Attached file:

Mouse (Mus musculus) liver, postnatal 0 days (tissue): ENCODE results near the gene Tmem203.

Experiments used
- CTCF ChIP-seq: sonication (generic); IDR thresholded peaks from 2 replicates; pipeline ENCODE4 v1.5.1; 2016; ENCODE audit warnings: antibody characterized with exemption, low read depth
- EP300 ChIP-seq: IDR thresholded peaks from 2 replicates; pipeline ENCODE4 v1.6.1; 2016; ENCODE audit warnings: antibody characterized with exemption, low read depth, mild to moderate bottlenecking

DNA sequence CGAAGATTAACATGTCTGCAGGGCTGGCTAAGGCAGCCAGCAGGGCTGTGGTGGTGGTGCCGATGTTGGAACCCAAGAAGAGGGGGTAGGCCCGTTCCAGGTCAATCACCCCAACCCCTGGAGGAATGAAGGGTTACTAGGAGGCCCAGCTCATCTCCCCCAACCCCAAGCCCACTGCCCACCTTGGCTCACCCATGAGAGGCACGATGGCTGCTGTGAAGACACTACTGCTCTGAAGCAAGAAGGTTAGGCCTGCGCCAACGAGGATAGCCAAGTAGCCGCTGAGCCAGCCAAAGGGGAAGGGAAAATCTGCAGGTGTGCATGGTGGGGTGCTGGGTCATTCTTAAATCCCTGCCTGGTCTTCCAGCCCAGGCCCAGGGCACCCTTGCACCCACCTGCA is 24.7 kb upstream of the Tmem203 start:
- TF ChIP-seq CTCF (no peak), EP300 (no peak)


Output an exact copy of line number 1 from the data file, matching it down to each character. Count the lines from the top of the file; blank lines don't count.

Mouse (Mus musculus) liver, postnatal 0 days (tissue): ENCODE results near the gene Tmem203.